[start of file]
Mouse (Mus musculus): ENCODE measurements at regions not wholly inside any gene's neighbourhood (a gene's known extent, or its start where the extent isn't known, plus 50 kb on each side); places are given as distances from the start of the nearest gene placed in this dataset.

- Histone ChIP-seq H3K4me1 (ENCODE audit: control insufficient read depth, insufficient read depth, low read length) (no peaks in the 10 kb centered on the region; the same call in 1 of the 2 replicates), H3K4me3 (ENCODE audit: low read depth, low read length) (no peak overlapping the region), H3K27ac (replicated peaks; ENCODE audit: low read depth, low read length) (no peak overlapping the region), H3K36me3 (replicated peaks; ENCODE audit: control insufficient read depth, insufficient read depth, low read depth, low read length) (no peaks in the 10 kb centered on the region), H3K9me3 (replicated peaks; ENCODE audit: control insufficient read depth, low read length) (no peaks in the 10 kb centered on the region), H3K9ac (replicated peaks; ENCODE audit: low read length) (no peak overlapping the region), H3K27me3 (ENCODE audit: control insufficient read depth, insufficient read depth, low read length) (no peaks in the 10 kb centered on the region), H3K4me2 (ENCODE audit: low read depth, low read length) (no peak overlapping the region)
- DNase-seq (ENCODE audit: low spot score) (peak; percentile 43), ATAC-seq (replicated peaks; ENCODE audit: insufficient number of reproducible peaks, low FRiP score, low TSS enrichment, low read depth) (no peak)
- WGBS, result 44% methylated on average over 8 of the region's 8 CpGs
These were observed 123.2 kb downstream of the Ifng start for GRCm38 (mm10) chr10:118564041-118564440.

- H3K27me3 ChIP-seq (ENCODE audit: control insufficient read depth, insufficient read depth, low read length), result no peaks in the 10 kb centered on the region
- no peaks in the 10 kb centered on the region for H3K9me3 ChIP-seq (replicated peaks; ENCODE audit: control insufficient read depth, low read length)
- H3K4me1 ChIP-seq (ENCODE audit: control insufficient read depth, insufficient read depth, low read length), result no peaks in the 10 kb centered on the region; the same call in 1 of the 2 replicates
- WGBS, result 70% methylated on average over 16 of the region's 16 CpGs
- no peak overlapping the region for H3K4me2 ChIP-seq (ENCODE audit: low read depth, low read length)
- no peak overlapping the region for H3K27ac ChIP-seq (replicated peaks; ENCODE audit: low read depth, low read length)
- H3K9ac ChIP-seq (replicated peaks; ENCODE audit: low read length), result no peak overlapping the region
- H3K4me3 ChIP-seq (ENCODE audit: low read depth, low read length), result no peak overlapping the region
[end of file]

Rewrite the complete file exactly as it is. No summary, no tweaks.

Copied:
Mouse (Mus musculus): ENCODE measurements at regions not wholly inside any gene's neighbourhood (a gene's known extent, or its start where the extent isn't known, plus 50 kb on each side); places are given as distances from the start of the nearest gene placed in this dataset.

- Histone ChIP-seq H3K4me1 (ENCODE audit: control insufficient read depth, insufficient read depth, low read length) (no peaks in the 10 kb centered on the region; the same call in 1 of the 2 replicates), H3K4me3 (ENCODE audit: low read depth, low read length) (no peak overlapping the region), H3K27ac (replicated peaks; ENCODE audit: low read depth, low read length) (no peak overlapping the region), H3K36me3 (replicated peaks; ENCODE audit: control insufficient read depth, insufficient read depth, low read depth, low read length) (no peaks in the 10 kb centered on the region), H3K9me3 (replicated peaks; ENCODE audit: control insufficient read depth, low read length) (no peaks in the 10 kb centered on the region), H3K9ac (replicated peaks; ENCODE audit: low read length) (no peak overlapping the region), H3K27me3 (ENCODE audit: control insufficient read depth, insufficient read depth, low read length) (no peaks in the 10 kb centered on the region), H3K4me2 (ENCODE audit: low read depth, low read length) (no peak overlapping the region)
- DNase-seq (ENCODE audit: low spot score) (peak; percentile 43), ATAC-seq (replicated peaks; ENCODE audit: insufficient number of reproducible peaks, low FRiP score, low TSS enrichment, low read depth) (no peak)
- WGBS, result 44% methylated on average over 8 of the region's 8 CpGs
These were observed 123.2 kb downstream of the Ifng start for GRCm38 (mm10) chr10:118564041-118564440.

- H3K27me3 ChIP-seq (ENCODE audit: control insufficient read depth, insufficient read depth, low read length), result no peaks in the 10 kb centered on the region
- no peaks in the 10 kb centered on the region for H3K9me3 ChIP-seq (replicated peaks; ENCODE audit: control insufficient read depth, low read length)
- H3K4me1 ChIP-seq (ENCODE audit: control insufficient read depth, insufficient read depth, low read length), result no peaks in the 10 kb centered on the region; the same call in 1 of the 2 replicates
- WGBS, result 70% methylated on average over 16 of the region's 16 CpGs
- no peak overlapping the region for H3K4me2 ChIP-seq (ENCODE audit: low read depth, low read length)
- no peak overlapping the region for H3K27ac ChIP-seq (replicated peaks; ENCODE audit: low read depth, low read length)
- H3K9ac ChIP-seq (replicated peaks; ENCODE audit: low read length), result no peak overlapping the region
- H3K4me3 ChIP-seq (ENCODE audit: low read depth, low read length), result no peak overlapping the region